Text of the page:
The Amazing Owen
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A trip to the GI

OK before I get to the doctor story, I wanted to write about my post on the  on the family blog a few days ago where Owen was saying "Mom".  I had a few people ask why I wasn't more excited about it since we've worked so hard for it.  I guess the reason is that it's so hard to know how much importance to put to it when it's something he only does once in a while.  Given the proper usage (he only does it when I am there) and the fact that it is a combination of sounds that he does not make when he is just babbling we are fairly certain that he knows what it means and is doing it intentionally.  My heart certainly soars whenever I hear it, it's just that I hate to get too excited when I can't be sure that it's real.  The real excitement is that he is making more and more sounds that sound like real speech and less like aimless babbling. 

All right, it's been a while since I've put a good rant on the website, but today it's time.  Prepare yourself...it's a long one and there is a lot of discussion of poo...you have been warned...ready?  Owen has reflux.  Really, really bad reflux that has gotten steadily worse as time has gone on.  He also has really, really bad problems with constipation - if you have been following us for a while you have read about these issues before.  The reflux had been reasonably well controlled after we started the medicine last summer, but it has never gone away and lately it's just a constant thing.  We also suspected that his constipation was so bad that it was actually causing problems with his shunt this past January.  His shunt drains into his belly and the poo was taking up so much room that it was causing an intermittent blockage of the end of the catheter. His shunt also had too high of an opening pressure and needed to be replaced anyway, but the constipation was aggrevating the situation.

The pediatric gastroenterologist - who will henceforth be known as the GI so that I don't have to type all that - has been very responsive when we have called with an issue, but his answer is always the same - give him more medicines, enemas, suppositories, etc.  Sometimes the regimens are quite extreme with enemas every day for days on end and huge quantities of Milk of Magnesia and magnesium citrate.  It always works to clear him out, but then he backs right up again in a few weeks even with maintenance doses of Milk of Magnesia.  They did do an upper GI study last summer where they saw the reflux in action and noted the constipation, but they have never done a lower GI or bowel study to find out why he is constipated.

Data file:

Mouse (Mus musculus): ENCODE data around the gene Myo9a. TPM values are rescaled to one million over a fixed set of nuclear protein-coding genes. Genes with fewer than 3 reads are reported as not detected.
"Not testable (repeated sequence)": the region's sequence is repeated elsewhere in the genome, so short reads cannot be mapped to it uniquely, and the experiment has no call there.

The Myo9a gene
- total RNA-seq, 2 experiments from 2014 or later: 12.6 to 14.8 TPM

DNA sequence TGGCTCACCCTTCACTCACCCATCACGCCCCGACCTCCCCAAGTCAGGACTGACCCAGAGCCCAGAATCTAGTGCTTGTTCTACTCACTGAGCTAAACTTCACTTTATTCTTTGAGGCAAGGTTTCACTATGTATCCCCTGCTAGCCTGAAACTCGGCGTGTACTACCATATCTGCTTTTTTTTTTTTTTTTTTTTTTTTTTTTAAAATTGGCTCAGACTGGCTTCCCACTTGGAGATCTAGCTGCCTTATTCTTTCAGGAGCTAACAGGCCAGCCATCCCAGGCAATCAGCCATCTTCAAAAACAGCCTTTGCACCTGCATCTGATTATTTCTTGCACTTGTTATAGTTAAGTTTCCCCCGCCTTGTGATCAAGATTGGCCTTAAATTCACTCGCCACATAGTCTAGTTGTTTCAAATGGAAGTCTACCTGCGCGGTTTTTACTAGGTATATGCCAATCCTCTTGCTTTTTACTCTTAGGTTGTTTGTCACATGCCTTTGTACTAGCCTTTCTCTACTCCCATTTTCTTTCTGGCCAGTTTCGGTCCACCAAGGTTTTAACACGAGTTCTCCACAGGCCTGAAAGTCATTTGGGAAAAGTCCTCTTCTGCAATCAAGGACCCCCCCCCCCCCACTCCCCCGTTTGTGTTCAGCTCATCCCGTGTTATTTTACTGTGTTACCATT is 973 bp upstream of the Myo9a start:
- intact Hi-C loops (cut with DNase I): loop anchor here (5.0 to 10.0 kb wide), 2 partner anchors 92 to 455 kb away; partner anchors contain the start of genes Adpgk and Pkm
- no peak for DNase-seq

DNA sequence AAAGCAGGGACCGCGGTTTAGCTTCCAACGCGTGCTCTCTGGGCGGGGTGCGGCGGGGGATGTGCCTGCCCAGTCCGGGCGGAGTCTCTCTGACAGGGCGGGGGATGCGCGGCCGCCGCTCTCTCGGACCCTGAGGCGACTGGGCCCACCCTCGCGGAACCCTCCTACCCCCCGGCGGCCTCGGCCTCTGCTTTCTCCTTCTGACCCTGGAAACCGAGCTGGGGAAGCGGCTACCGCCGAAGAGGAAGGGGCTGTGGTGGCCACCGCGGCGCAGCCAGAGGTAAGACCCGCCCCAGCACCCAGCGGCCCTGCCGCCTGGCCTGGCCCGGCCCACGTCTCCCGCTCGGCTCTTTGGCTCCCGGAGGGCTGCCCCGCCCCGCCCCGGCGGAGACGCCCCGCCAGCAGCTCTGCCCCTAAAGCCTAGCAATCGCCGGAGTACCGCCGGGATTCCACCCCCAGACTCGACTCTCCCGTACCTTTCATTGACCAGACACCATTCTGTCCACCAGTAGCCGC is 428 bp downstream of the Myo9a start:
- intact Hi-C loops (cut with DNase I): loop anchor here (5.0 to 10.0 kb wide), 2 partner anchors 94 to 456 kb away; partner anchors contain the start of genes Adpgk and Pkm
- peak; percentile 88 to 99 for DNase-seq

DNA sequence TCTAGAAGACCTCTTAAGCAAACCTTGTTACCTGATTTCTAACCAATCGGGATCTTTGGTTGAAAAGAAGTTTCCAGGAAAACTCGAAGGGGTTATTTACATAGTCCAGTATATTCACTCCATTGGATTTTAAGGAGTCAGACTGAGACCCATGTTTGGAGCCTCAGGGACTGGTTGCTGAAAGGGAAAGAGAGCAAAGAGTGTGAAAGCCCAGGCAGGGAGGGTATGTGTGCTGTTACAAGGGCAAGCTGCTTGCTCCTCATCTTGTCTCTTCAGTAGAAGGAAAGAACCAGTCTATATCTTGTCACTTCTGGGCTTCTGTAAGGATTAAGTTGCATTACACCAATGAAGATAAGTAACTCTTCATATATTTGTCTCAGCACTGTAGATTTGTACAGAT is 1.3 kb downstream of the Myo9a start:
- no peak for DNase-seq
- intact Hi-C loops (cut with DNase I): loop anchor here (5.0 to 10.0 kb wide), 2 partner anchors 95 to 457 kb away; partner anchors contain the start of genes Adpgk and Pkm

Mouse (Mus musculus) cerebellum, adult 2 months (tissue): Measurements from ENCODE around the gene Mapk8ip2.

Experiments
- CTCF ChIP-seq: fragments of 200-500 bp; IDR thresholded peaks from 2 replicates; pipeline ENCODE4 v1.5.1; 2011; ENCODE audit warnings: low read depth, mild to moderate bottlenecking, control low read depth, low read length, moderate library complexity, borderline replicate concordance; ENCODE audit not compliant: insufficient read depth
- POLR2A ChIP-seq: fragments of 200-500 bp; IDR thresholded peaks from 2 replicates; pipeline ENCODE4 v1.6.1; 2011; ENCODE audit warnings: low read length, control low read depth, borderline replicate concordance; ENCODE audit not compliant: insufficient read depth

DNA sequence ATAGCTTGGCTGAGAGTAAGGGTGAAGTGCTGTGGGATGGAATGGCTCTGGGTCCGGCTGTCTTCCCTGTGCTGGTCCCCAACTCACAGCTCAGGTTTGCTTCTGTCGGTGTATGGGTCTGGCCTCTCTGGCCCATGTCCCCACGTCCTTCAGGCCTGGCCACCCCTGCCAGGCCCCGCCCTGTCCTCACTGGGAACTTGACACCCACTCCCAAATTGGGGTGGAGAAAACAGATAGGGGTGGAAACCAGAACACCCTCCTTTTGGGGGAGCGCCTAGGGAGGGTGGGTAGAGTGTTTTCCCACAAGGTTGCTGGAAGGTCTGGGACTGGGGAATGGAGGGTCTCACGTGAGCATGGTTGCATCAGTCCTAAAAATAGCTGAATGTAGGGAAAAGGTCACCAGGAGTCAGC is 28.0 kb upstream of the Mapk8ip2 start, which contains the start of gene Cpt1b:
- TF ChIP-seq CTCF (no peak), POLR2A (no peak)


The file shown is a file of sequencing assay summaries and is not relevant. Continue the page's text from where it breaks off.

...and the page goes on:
Lately we've been in a routine where Owen will do just fine and poo every day for about a week and then he will back up.  At this point he won't be able to sleep and will spend half his time arching his back and writhing in agony for a few days until we can get it cleared.  He is missing therapy sessions because he's just so miserable.  So I called and got him an appointment with the GI, which we had to wait three weeks for.  Grrr....

So today was our appointment.  Owen hadn't pooed yesterday despite getting his maintenance dose of Milk of Magnesia plus an extra one.  He woke up at 4:30 am and couldn't go back to sleep and seemed to be in pain.  He was very cranky and miserable when we got to the doc's office.  The doc listened to my description of Owen's issues and then immediately began to talk about more drugs and more enemas and such. 

The doc thinks that he is just never clearing it all out, even when he does poo.  That it was like a hose with a rock in it where water might be able to get around the rock, but that the rock is still in there.  I said that's a nice analogy, but it doesn't explain how the rock got in there in the first place.  I explained that I felt it was time to be a bit more aggressive about finding out why it was that Owen was so constipated.  He proceeded to show me a picture of the last shunt series that was done in January - which also happens to show the whole abdomen so you can see the distal catheter - and pointed out all of the poo in Owen's intesine and said, "See, he was really backed up." To which I replied, "Yes, we know, they had to give him an enema before they could discharge him from the hospital for the shunt revision because he was howling in pain and they couldn't tell if he was OK to go home or not.  The question is WHY was he so constipated???"